Does the emergence of Allen Robinson and Allen Hurns along with a good slot receiver in Rashad Greene make Marqise Lee expendable? When healthy, he's a talent, but the injuries may have decreased his value a bit. I'm not saying we should trade him, but if a team like the Falcons or the Rams call on draft day, what would be the value?
John: First, Marqise Lee is not "expendable." What he is, though, is a player who still needs to back up his potential with consistency, availability and production. It seems as if he's going to get every opportunity to do just that next season. To hear Jaguars Head Coach Gus Bradley and General Manager David Caldwell talk at the combine this past week, it's clear the Jaguars plan for Lee to be a significant part of the offense next season. Caldwell mentioned that Lee, Allen Hurns and Allen Robinson could be on the field at the same time with Hurns possibly moving to the slot in those packages. That should excite Jaguars fans, because despite Lee's injuries, he has physical skills and potential that don't exist elsewhere on the roster. He obviously needs to stay healthy – and that includes staying healthy in the offseason – but the answer to your question is, "No, the Jaguars don't need to trade Marqise Lee. His value to them is in the offense."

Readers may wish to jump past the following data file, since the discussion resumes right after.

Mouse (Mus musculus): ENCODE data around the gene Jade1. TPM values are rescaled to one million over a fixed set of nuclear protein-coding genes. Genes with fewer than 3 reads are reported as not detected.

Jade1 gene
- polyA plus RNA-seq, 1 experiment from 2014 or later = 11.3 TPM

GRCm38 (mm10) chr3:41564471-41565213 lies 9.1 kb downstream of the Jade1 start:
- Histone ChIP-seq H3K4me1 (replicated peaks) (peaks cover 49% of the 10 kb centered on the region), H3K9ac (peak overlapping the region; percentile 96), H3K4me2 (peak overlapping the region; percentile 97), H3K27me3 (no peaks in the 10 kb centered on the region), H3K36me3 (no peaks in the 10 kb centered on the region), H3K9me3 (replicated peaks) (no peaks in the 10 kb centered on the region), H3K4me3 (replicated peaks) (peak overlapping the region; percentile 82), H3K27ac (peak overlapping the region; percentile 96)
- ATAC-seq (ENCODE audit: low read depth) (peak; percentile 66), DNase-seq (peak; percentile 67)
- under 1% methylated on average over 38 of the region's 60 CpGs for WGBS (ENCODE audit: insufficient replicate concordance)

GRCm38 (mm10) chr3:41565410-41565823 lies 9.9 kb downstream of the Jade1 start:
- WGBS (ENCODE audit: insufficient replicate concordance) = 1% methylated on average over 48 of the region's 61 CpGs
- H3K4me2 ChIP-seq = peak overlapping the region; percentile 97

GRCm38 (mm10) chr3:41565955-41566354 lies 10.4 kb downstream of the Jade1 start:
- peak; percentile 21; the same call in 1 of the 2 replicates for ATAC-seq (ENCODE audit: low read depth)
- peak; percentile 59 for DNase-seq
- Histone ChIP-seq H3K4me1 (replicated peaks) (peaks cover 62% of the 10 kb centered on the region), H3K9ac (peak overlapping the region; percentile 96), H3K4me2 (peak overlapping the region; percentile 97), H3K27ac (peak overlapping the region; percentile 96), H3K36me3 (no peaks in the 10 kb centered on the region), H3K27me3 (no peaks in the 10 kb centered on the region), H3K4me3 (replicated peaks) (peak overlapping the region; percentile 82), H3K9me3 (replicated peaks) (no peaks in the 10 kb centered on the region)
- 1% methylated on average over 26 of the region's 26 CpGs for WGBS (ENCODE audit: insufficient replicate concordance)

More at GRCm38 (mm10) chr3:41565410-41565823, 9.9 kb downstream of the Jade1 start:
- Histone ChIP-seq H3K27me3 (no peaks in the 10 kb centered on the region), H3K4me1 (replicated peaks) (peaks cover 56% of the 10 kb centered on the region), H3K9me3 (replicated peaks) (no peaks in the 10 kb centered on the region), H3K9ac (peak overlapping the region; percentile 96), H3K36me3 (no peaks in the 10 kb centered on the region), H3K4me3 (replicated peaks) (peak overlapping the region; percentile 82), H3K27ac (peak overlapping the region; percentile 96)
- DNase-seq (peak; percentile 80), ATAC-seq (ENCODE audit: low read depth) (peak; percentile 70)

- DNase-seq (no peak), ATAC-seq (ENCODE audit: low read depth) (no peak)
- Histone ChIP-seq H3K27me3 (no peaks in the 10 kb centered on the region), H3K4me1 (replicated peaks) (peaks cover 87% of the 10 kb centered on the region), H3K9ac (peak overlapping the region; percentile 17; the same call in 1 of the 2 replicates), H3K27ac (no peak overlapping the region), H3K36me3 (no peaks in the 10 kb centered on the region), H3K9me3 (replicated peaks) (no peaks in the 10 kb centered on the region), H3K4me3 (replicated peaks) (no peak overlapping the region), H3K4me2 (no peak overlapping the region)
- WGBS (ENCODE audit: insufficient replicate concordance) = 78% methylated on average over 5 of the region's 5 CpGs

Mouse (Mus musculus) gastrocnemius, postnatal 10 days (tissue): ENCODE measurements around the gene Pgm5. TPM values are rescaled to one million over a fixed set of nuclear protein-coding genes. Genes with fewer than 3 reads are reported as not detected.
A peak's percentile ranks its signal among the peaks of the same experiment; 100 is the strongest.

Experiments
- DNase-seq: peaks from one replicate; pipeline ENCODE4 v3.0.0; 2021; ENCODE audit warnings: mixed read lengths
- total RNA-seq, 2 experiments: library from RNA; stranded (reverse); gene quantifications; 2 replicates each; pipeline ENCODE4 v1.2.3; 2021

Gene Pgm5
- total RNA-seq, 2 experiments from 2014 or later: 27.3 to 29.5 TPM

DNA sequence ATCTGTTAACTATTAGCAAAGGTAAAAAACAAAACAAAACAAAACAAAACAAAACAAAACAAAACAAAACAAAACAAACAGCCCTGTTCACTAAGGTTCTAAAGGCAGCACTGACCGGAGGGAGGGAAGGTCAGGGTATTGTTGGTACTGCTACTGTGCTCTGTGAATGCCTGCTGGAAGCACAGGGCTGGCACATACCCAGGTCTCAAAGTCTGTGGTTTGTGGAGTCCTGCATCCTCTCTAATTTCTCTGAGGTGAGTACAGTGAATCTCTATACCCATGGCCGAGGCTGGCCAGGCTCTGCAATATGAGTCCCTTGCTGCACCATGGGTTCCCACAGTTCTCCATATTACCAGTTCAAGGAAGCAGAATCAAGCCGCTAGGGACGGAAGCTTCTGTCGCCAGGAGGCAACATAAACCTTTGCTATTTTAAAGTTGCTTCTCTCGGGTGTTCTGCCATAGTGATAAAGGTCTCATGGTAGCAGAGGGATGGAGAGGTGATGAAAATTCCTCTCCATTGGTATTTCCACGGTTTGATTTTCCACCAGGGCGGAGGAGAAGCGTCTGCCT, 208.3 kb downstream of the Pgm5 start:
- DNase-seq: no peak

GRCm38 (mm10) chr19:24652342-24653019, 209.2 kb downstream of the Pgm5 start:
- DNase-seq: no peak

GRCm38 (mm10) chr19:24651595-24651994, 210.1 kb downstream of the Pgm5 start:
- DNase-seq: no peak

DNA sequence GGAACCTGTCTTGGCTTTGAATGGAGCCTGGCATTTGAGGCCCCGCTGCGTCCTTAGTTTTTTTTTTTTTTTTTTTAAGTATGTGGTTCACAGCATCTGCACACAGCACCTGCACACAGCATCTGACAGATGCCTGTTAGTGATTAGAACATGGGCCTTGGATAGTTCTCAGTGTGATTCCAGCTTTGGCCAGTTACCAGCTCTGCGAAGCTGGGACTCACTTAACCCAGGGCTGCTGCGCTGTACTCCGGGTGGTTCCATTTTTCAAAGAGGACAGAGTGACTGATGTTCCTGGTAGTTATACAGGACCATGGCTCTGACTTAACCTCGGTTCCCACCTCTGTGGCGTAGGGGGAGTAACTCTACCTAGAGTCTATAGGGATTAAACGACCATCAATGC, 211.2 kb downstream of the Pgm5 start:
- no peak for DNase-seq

Jason from North Pole, AK:
You don't draft Jalen Ramsey to increase interceptions; you draft a pass rusher. Most picks are the result of a bad throw and most bad throws are a result of a hurried quarterback. His interceptions number is irrelevant.
John: With very, very, very, very, very, very, very, very, very, very, very, very few exceptions, you are dead on with your first point. And as far as Jalen Ramsey's interceptions total in college being irrelevant … well, you're dead on there, too.
Mike from Des Moines, IA:
Have we learned anything new about any player's athletic skills? Does anyone stand out athletically? Are there any linemen that move quicker than scouts generally thought? Other than meeting people and learning who they are as a person, do we get any valuable information out of the combine?